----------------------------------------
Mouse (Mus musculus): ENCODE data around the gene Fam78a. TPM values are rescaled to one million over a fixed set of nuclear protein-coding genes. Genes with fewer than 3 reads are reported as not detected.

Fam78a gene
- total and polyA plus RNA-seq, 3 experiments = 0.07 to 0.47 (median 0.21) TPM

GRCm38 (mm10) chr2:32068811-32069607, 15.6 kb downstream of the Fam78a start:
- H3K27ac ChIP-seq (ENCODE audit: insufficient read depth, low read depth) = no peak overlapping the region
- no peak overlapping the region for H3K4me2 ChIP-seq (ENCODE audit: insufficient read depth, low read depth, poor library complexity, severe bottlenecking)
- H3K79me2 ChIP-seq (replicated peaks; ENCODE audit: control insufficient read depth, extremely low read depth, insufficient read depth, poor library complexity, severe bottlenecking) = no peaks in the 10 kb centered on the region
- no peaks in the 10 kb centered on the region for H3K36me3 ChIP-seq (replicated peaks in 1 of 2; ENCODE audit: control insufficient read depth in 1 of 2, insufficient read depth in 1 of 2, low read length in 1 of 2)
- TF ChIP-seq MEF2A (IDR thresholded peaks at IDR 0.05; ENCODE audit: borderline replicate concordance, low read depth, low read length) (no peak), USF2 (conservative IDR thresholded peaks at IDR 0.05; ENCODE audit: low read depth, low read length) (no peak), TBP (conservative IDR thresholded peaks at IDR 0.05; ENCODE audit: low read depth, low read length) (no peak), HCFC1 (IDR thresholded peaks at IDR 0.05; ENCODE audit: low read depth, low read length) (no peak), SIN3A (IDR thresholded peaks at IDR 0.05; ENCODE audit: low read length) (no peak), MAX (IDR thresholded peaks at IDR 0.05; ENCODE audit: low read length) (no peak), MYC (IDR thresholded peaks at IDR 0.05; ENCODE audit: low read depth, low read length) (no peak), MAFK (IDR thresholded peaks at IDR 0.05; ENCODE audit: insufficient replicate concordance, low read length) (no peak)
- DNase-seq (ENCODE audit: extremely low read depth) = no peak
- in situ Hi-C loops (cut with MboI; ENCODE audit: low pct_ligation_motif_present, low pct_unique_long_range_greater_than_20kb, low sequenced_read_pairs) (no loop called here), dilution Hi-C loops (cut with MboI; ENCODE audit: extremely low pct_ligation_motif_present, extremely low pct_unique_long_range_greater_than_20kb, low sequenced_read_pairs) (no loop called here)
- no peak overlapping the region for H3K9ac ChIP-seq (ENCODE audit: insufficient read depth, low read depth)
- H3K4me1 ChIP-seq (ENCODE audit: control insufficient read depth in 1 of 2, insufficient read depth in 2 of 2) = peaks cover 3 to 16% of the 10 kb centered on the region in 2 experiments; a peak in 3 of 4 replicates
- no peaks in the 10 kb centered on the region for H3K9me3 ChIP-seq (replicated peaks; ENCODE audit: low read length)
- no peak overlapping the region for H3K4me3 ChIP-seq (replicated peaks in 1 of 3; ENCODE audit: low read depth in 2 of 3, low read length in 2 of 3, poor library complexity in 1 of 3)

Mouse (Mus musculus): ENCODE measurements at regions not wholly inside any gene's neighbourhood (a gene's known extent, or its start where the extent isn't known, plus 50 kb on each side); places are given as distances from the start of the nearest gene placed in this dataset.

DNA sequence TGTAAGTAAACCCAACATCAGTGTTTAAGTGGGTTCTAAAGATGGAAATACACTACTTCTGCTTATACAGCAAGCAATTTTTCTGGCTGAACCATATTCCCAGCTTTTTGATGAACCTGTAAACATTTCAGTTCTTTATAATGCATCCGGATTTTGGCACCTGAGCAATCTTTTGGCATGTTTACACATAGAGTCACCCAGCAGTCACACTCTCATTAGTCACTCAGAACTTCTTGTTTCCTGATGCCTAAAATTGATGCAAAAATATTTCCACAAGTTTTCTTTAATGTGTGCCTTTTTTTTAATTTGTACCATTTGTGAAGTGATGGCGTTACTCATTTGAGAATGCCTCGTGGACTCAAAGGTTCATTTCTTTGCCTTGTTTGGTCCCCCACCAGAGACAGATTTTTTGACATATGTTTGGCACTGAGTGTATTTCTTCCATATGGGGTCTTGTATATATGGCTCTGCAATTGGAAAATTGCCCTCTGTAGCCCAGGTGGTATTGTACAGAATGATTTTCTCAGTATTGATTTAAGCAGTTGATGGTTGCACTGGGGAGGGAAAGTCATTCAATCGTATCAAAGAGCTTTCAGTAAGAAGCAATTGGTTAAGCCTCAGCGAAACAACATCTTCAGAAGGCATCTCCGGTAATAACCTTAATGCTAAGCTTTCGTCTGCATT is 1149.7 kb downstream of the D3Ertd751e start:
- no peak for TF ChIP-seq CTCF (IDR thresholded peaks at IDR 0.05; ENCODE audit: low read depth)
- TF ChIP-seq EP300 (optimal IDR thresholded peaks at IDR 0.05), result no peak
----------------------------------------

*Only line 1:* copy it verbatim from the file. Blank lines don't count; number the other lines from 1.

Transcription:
Mouse (Mus musculus): ENCODE data around the gene Fam78a. TPM values are rescaled to one million over a fixed set of nuclear protein-coding genes. Genes with fewer than 3 reads are reported as not detected.